In memory of Taib Mahmud, the visionary who shaped modern Sarawak

WHETHER one is his admirer or detractor, Tun Taib Mahmud who died at the age of 87 in Kuala Lumpur early this morning (Ferb 21) will go down in history as the ‘father of modern Sarawak,’ transforming a backwater into a thriving state during his 33 years tenure as chief minister (CM)

The longest-serving CM left an indelible mark on the state’s history through his visionary leadership although his rule has also been marked by numerous alleged abuses.

Born into an aristocratic family in Miri on May 21, 1936, Taib read law in the University of Adelaide under the Colombo Plan before pursuing a post-graduate at Harvard in 1964.

Upon his return from studies, Taib quickly entered Sarawak’s political scene, displaying a keen sense of leadership and a deep understanding of the state’s needs. He was appointed a state minister at the age of 27, the youngest ever.

One of his most significant contributions was the introduction of the “Politics of Development”, a visionary strategy aimed at driving economic progress and improving the lives of Sarawakians.

Under his leadership, Sarawak experienced unprecedented growth and development across various sectors. Infrastructure development, educational advancement, and industry diversification became hallmarks of his administration, laying the groundwork for what ism deemed as a prosperous future.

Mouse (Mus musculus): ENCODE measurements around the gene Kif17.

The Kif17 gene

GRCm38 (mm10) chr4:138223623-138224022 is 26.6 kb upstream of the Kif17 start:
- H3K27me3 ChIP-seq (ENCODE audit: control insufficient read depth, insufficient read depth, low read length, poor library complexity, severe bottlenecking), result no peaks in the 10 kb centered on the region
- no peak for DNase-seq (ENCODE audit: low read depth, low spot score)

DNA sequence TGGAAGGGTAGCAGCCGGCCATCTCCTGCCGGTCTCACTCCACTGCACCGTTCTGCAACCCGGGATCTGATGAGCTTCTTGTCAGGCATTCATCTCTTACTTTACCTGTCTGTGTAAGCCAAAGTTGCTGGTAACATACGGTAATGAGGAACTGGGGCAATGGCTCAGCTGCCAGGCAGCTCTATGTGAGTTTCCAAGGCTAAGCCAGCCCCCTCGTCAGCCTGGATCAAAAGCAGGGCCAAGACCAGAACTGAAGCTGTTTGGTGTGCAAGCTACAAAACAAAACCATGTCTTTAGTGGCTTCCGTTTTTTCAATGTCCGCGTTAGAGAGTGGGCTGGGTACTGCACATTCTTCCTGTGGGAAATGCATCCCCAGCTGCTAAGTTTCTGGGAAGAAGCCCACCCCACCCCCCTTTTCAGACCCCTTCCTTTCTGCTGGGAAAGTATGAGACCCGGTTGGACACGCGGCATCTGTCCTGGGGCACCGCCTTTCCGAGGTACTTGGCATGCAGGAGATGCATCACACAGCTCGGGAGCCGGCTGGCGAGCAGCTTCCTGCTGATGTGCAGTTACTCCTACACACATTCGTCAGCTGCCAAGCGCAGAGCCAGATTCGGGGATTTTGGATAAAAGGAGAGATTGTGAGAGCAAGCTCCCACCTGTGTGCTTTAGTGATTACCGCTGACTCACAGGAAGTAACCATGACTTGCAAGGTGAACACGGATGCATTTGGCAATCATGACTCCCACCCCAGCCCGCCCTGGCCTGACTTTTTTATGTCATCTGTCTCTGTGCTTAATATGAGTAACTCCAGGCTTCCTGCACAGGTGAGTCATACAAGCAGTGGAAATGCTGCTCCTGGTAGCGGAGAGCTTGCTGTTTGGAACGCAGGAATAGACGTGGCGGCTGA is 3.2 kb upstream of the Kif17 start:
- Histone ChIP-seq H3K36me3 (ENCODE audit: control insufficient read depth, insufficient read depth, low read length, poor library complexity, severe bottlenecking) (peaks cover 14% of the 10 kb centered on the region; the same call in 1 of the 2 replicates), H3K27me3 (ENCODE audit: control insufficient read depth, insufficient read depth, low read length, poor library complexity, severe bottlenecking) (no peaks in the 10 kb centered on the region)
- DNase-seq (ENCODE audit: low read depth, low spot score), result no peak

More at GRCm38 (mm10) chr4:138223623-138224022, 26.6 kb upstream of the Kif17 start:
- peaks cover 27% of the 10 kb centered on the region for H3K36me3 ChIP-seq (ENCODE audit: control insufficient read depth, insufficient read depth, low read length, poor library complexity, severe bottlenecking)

Kuching’s iconic landmark with Fort Margherita, the Sarawak State Legislative Assembly and Darul Hana Bridge in the background (Pic credit: aereonwong/Instangram) –

Boosting economy growth

Taib’s focus on economic growth and rural development was particularly noteworthy. He implemented policies that allocated a substantial portion of Sarawak’s budget to rural areas, aiming to uplift marginalised communities and bridge the gap between urban and rural areas.

His initiatives led to the establishment of key institutions such as Universiti Malaysia Sarawak (UMS) and various industrial parks, creating opportunities for education, employment and economic prosperity.

Furthermore, Taib’s efforts to harness Sarawak’s abundant natural resources played a crucial role in driving industrial growth and economic diversification. He spearheaded initiatives in sectors such as timber, oil palm, and oil and gas (O&G), hence transforming Sarawak into a thriving industrial powerhouse.

The establishment of Bintulu Development Authority (BDA) and the creation of industrial parks like Samajaya, Demak Jaya, and Samalaju were instrumental in attracting investments and creating job opportunities for Sarawakians.

Perhaps one of Taib’s most significant contributions to the Sarawak was the seeds of multi-cultural tolerance which he had planted among Sarawakians. He was astute enough to maintain cordial relations with the Federal government, offering support in exchange for keeping Peninsula-based parties like UMNO from entering the state.

His rule, however, was marred by allegations of corruption, cronyism, nepotism and wealth accumulation by his family members, all of which he has denied as no charges were brought against him.

Tun Taib Mahmud and his wife Toh Puan Raghad Kurdi Taib received a courtesy visit from Prime Minister Datuk Seri Anwar Ibrahim (left) at their official residence in Demak Jaya Kuching on Jan 20 (Pic credit: Raghad Taib’s Instagram)

Upon his retirement as chief minister in 2014, Taib was made the state’s governor until last month when his health had shown signs of deterioration.

Taib had four children from his marriage to the late Datuk Patinggi Laila Taib who died in 2009. He married Syrian-born Toh Puan Raghad Kurdi Taib the following year.

A state funeral will be held for Taib at the New Sarawak Legislative Complex, according to State Tourism, Creative Industry and Performing Arts Minister Dato Sri Abdul Karim Rahman Hamzah. – Feb 21, 2024

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